HeNe (Helium-Neon) lasers require a filtered high-voltage power supply. Smaller laser tubes can easily be powered from a 12v neon supply, but the larger tubes and fancy colors of HeNe lasers generally require a 110v AC power supply. A variety of HeNe laser tubes are show here, along with a 12v DC power supply (bottom left) and a 110v AC supply (bottom right.)

Laser Diodes
Like LEDs, laser diodes operate on fairly low power that can be provided with button-size batteries. However, unlike LEDs where a small resistor is all that is needed, a laser diode requires a controlled power source. This is no longer a real problem for those who are electronically challenged, as small laser pointers are available for well under $10, and by ripping one of these open, you can get a laser diode and the necessary power supply circuit. Removing the button switch or hard wiring it closed is a simple matter, then by connecting the power contacts to your sound chip, the laser fires instead of a flashlight bulb or LED.

Laser LEDs are usually mounted in thick aluminum or brass to help dissipate heat. The laser LED usually looks like a small transistor with a window in the top, and can easily be damaged from static during handling, or from overheating during use.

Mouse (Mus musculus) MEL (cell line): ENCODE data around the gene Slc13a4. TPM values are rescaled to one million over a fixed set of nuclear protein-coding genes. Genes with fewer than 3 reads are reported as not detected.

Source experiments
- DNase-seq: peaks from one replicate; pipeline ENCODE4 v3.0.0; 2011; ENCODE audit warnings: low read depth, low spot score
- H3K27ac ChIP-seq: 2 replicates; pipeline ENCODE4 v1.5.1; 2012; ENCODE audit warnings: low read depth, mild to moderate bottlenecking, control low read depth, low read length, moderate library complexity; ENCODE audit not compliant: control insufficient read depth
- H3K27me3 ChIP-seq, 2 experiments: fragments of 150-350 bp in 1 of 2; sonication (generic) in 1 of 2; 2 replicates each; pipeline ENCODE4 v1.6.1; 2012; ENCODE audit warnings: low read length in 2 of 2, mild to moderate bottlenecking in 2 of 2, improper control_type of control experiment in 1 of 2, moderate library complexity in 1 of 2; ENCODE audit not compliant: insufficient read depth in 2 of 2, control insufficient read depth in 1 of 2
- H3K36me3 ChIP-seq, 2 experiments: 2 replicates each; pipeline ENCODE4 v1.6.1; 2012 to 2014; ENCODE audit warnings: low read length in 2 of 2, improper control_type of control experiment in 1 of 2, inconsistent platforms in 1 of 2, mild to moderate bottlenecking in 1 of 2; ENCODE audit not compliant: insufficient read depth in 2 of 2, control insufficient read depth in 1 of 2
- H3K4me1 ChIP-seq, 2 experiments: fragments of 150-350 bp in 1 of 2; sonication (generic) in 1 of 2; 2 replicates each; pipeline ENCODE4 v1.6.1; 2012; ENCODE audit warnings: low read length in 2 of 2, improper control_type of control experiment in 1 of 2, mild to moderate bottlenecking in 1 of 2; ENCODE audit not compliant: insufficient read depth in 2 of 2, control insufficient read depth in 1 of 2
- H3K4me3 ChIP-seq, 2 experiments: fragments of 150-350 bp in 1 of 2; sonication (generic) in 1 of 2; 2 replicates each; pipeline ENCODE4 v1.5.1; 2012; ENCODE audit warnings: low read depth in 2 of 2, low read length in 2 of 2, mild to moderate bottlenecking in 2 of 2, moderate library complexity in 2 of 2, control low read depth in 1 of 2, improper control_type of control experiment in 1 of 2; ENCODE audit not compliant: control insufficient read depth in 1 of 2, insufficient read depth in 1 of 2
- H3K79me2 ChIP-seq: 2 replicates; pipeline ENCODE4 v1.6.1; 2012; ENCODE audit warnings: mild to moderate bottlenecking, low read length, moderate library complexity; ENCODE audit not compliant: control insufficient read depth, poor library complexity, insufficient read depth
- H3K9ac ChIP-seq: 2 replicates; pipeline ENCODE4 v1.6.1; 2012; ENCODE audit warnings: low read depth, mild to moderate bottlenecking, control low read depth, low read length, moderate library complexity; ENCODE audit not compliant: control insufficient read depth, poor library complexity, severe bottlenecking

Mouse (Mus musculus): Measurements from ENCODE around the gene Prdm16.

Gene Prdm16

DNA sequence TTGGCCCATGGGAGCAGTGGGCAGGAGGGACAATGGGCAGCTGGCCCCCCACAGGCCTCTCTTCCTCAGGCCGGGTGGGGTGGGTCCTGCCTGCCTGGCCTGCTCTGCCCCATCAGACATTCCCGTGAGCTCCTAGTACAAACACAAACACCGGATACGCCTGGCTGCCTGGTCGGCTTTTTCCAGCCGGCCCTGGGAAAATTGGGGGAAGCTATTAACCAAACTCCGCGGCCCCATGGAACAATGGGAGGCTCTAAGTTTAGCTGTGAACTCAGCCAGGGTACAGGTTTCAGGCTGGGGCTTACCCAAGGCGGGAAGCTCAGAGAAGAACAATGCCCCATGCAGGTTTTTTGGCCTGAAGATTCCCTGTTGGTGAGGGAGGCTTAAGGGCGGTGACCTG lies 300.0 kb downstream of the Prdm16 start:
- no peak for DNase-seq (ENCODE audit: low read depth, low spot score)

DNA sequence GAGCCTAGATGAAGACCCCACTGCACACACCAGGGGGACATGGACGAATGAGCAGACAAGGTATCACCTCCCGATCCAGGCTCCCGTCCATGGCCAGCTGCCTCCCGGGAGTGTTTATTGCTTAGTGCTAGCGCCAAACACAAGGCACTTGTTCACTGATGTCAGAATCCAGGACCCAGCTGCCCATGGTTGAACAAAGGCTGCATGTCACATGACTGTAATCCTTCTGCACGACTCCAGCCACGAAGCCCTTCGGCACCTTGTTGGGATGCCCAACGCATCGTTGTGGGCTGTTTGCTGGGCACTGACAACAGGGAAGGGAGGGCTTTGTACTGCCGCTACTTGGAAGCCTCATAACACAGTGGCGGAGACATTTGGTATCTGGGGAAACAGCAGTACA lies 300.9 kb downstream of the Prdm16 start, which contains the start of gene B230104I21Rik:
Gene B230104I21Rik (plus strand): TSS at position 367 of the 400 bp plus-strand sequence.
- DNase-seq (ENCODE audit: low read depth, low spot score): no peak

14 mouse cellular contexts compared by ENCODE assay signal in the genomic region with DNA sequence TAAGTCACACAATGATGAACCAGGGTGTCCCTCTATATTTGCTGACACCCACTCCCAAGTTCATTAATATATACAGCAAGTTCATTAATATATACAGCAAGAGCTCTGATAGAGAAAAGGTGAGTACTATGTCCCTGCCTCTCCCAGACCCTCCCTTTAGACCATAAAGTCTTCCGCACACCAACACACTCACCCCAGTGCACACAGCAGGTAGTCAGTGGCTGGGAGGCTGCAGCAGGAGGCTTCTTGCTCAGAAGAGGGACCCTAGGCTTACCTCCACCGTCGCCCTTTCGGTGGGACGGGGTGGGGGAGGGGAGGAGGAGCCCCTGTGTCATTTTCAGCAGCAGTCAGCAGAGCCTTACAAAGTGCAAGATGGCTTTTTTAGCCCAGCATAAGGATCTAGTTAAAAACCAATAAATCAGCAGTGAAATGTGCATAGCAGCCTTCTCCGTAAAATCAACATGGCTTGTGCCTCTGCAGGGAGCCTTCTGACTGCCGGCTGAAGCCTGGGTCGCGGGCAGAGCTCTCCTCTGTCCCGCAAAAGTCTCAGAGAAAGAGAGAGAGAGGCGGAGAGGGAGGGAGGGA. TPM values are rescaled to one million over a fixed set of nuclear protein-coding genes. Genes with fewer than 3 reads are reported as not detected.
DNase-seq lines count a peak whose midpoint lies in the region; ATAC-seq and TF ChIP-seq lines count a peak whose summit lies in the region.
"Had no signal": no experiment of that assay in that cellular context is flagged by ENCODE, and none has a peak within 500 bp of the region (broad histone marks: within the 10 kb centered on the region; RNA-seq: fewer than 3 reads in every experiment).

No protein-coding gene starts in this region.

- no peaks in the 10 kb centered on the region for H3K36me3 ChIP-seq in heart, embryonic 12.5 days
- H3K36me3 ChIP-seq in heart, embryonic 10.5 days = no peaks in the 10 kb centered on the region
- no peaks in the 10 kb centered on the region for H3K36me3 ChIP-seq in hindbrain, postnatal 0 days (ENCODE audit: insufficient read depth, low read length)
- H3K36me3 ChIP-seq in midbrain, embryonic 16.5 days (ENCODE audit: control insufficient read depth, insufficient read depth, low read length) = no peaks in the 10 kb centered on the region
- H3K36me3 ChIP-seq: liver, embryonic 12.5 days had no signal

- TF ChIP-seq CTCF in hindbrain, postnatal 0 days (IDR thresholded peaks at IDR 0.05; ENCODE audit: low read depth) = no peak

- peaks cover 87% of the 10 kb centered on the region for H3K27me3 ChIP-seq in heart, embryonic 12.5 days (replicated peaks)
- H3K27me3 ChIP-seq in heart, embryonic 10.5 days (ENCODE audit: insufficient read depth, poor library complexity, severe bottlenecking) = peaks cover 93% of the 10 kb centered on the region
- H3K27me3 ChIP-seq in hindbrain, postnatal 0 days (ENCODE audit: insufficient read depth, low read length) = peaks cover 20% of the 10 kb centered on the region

If you plan to use a laser LED in a project, try to plan a way that you can retain as much metal around the LED for cooling. To extend the life of the laser, make sure the laser diode has a way to radiate excess heat.

Laser pointers with exposed Laser Diodes

Some examples of LED lasers. Laser pointers have dropped as low as $4-5 if you shop around. Several years ago the pointer in the upper left sold for $50, and was a deal. The tangle on the right consists of a battery pack with the laser LED driver circuit and two laser LEDs. The small brass-enclosed one is a typical red LED laser, while the aluminum one holds an infrared laser diode from an old laser printer.

For a touch of the dramatic, integrate a strobe into your prop. I have yet to use these in any costumes, but many times in Blasters, Phasers, rifles, and that same Dark Trooper cannon. Others have added strobes to props such as wizard staffs and the like. This would make for a bright surprise if combined with other lighting effects behind eyes or concealed elsewhere on a costume.